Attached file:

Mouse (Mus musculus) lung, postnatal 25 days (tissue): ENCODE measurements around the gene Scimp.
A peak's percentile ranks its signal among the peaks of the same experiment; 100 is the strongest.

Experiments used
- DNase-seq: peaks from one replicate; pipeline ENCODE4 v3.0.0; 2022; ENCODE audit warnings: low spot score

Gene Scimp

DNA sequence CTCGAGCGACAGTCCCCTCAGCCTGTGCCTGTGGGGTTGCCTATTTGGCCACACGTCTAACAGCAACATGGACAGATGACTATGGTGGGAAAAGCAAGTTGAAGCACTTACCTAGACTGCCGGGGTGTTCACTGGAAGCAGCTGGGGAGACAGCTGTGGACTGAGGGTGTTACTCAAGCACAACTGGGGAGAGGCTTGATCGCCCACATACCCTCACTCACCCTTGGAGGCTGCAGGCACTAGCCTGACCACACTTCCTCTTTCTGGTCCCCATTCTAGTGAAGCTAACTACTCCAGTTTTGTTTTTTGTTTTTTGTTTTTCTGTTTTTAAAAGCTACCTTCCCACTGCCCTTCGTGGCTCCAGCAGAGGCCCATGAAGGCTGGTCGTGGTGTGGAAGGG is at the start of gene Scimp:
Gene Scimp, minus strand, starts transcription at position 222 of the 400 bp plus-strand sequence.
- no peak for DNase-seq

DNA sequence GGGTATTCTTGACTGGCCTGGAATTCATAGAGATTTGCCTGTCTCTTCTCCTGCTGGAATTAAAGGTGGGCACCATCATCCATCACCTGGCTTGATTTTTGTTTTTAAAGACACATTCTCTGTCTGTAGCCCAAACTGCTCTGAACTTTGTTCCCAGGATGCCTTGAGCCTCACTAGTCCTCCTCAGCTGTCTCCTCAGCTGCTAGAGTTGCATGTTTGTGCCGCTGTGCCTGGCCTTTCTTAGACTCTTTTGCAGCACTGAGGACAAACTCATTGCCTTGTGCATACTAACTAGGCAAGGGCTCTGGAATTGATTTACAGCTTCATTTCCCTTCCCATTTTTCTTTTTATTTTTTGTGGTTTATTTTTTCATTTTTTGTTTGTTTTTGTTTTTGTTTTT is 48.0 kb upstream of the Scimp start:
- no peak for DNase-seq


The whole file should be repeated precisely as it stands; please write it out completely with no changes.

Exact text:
Mouse (Mus musculus) lung, postnatal 25 days (tissue): ENCODE measurements around the gene Scimp.
A peak's percentile ranks its signal among the peaks of the same experiment; 100 is the strongest.

Experiments used
- DNase-seq: peaks from one replicate; pipeline ENCODE4 v3.0.0; 2022; ENCODE audit warnings: low spot score

Gene Scimp

DNA sequence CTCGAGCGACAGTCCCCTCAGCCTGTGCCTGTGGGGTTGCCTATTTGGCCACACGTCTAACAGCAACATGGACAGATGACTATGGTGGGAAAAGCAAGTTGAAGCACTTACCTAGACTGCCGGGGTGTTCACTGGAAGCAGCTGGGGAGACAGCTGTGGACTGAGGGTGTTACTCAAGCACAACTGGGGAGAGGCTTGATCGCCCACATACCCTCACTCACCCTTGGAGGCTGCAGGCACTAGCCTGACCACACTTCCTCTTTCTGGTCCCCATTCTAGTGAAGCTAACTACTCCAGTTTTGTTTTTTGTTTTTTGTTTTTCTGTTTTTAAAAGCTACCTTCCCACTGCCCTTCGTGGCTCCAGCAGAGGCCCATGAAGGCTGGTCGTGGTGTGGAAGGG is at the start of gene Scimp:
Gene Scimp, minus strand, starts transcription at position 222 of the 400 bp plus-strand sequence.
- no peak for DNase-seq

DNA sequence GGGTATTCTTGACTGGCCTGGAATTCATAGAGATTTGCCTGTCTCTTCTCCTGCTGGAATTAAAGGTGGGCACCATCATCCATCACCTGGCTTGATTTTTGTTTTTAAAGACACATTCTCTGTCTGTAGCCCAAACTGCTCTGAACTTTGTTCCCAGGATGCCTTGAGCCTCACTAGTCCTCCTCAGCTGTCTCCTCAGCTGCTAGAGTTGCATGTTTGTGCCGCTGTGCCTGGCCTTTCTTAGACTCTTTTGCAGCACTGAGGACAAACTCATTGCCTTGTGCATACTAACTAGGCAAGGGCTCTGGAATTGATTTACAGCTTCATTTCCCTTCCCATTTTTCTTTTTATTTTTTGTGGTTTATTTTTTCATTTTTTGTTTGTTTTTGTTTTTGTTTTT is 48.0 kb upstream of the Scimp start:
- no peak for DNase-seq